One of the issues that has dogged — and vexed — Mayor Adams most since coming to City Hall is bringing crime under control.
And while reforming the state’s bail laws has become a major focus, criminal justice experts say a far more complex problem needs to be solved for crime rates to come back down: A seismic cultural shift underway within police departments, not only in New York, but throughout the U.S.
That sea change is marked, to varying degrees, by a more tentative, less aggressive approach from cops trying to come to terms with measures intended to curb overly aggressive tactics, massive protests aimed against police brutality and the preponderance of cell phone cameras that make filming police on the street enormously easy, experts and cops say.
“Most of policing is up to the judgment of the officer — what they want to get involved in, how deep they want to probe, how relentless they want be,” said Brandon del Pozo, who served in the NYPD for nearly two decades and as a police chief in Burlington, Vt. for four years.
“When they perceive that as generating exposure and having a lot of downsides, they become hesitant to do it.”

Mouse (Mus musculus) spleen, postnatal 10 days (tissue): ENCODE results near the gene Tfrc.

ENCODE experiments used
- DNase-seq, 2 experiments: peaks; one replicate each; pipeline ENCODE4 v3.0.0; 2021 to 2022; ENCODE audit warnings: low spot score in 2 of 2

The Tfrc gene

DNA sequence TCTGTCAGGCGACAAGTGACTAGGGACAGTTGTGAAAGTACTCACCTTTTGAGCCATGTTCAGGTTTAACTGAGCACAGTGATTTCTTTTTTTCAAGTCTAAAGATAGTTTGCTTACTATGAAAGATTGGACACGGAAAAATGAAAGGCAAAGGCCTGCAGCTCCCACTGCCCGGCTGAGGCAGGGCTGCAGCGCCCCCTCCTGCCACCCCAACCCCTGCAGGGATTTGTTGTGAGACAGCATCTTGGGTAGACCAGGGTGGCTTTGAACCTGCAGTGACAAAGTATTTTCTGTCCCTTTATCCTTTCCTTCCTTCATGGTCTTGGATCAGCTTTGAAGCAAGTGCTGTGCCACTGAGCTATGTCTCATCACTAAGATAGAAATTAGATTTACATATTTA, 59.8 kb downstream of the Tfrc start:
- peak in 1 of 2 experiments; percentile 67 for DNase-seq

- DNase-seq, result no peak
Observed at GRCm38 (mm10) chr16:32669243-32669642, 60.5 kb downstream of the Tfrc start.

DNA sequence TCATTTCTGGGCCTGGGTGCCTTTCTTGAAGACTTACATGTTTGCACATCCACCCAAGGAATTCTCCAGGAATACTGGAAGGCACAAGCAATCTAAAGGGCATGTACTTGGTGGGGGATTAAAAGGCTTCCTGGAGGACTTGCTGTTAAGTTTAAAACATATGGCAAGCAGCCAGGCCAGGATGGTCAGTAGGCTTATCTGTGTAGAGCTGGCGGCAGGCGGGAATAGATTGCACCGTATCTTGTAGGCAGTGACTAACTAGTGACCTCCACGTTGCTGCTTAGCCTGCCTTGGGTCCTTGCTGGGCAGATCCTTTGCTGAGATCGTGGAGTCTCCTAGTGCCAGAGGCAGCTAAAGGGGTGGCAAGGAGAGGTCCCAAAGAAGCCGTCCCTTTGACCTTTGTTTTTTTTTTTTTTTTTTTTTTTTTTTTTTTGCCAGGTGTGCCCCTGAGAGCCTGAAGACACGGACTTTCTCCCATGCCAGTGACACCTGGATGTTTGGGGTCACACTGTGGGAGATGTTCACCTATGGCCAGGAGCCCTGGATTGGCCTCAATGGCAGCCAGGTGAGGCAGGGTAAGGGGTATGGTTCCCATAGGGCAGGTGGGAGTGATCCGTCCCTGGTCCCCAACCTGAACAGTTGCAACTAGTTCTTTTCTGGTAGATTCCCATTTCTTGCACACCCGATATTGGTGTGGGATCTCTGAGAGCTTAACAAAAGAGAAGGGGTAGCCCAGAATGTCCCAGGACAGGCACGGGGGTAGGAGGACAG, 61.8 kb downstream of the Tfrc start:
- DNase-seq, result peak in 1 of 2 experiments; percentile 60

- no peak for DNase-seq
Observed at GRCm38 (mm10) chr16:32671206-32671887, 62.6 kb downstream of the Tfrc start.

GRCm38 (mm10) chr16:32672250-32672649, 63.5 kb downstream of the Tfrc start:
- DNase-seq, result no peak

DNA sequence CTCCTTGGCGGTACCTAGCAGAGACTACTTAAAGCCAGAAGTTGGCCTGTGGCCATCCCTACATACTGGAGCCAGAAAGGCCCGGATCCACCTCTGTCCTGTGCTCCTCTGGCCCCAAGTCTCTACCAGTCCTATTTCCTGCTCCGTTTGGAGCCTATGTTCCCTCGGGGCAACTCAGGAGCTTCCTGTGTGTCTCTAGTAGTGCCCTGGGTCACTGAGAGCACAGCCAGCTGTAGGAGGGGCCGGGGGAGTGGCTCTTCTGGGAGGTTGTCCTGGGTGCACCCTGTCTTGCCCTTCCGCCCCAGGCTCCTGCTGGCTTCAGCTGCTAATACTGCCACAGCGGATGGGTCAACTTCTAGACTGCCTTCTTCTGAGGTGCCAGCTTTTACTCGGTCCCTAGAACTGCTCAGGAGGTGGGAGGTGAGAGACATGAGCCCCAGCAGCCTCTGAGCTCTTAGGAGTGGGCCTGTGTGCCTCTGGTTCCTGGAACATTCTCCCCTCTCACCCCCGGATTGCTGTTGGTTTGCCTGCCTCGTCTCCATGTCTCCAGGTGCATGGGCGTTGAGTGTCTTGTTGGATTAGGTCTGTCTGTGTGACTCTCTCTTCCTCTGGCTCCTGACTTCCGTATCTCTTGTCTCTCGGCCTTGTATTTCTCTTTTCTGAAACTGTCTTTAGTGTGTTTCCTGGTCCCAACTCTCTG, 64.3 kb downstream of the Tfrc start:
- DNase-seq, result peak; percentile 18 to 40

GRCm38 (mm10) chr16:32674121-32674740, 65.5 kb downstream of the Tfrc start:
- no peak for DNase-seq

Del Pozo, who now works as an assistant professor focused on medicine, health services and policy at Brown University, said the hesitancy among officers is a byproduct of the criminal justice pendulum swinging too far one way and then too far in the other direction.
The more aggressive policing that helped bring street crime under control in New York and elsewhere, many argue, contributed to the abuses that in turn fueled the “defund the police” movement that exploded in the wake of George Floyd’s death in 2020.
“The holy grail is to get the pendulum to stop, to stop in the right place where gravity brings it to where it belongs,” he said.
The impact of morale on policing is complex, experts say. The takeaway shouldn’t be that police aren’t doing their jobs. The question is whether public officials have created an environment where the message to police is to step back when confronted with a choice between being more proactive, or less.
“The signal from many elected officials — especially the ones who agitate for police discipline and punishment — is do the minimum and we wish you do nothing,” he continued. “The police don’t completely control crime, but the idea that they have no influence on crime is a dangerous myth.”